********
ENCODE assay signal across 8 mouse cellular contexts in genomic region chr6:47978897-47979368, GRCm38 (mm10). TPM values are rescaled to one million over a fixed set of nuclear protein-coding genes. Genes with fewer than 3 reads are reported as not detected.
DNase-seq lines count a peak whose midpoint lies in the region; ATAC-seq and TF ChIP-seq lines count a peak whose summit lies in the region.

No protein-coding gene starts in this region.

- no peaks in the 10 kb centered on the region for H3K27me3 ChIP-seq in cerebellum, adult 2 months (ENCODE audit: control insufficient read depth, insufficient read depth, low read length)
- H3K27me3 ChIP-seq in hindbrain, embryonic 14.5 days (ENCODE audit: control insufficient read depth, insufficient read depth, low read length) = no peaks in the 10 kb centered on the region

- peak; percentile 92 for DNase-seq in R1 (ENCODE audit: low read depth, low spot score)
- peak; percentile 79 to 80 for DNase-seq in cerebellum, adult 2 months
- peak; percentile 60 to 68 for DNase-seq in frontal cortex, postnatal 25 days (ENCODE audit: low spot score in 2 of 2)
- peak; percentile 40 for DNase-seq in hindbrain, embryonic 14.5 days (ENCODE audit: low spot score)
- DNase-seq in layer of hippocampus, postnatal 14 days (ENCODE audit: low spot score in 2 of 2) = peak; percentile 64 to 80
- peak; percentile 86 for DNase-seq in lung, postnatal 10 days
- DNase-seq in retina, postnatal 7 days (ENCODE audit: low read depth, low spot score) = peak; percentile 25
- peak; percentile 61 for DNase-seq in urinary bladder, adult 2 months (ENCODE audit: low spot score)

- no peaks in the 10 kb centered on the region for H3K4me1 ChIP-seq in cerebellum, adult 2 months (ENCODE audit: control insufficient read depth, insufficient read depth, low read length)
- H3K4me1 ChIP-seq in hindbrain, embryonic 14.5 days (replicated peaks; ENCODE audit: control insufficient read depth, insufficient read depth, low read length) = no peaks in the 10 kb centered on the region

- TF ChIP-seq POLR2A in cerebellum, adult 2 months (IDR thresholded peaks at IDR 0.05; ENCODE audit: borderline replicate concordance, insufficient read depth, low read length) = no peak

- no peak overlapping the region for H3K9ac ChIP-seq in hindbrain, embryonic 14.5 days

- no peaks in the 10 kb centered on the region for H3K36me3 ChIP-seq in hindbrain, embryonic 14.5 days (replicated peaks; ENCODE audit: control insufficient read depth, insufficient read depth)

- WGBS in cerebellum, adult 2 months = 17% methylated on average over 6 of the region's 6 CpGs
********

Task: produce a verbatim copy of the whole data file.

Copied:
ENCODE assay signal across 8 mouse cellular contexts in genomic region chr6:47978897-47979368, GRCm38 (mm10). TPM values are rescaled to one million over a fixed set of nuclear protein-coding genes. Genes with fewer than 3 reads are reported as not detected.
DNase-seq lines count a peak whose midpoint lies in the region; ATAC-seq and TF ChIP-seq lines count a peak whose summit lies in the region.

No protein-coding gene starts in this region.

- no peaks in the 10 kb centered on the region for H3K27me3 ChIP-seq in cerebellum, adult 2 months (ENCODE audit: control insufficient read depth, insufficient read depth, low read length)
- H3K27me3 ChIP-seq in hindbrain, embryonic 14.5 days (ENCODE audit: control insufficient read depth, insufficient read depth, low read length) = no peaks in the 10 kb centered on the region

- peak; percentile 92 for DNase-seq in R1 (ENCODE audit: low read depth, low spot score)
- peak; percentile 79 to 80 for DNase-seq in cerebellum, adult 2 months
- peak; percentile 60 to 68 for DNase-seq in frontal cortex, postnatal 25 days (ENCODE audit: low spot score in 2 of 2)
- peak; percentile 40 for DNase-seq in hindbrain, embryonic 14.5 days (ENCODE audit: low spot score)
- DNase-seq in layer of hippocampus, postnatal 14 days (ENCODE audit: low spot score in 2 of 2) = peak; percentile 64 to 80
- peak; percentile 86 for DNase-seq in lung, postnatal 10 days
- DNase-seq in retina, postnatal 7 days (ENCODE audit: low read depth, low spot score) = peak; percentile 25
- peak; percentile 61 for DNase-seq in urinary bladder, adult 2 months (ENCODE audit: low spot score)

- no peaks in the 10 kb centered on the region for H3K4me1 ChIP-seq in cerebellum, adult 2 months (ENCODE audit: control insufficient read depth, insufficient read depth, low read length)
- H3K4me1 ChIP-seq in hindbrain, embryonic 14.5 days (replicated peaks; ENCODE audit: control insufficient read depth, insufficient read depth, low read length) = no peaks in the 10 kb centered on the region

- TF ChIP-seq POLR2A in cerebellum, adult 2 months (IDR thresholded peaks at IDR 0.05; ENCODE audit: borderline replicate concordance, insufficient read depth, low read length) = no peak

- no peak overlapping the region for H3K9ac ChIP-seq in hindbrain, embryonic 14.5 days

- no peaks in the 10 kb centered on the region for H3K36me3 ChIP-seq in hindbrain, embryonic 14.5 days (replicated peaks; ENCODE audit: control insufficient read depth, insufficient read depth)

- WGBS in cerebellum, adult 2 months = 17% methylated on average over 6 of the region's 6 CpGs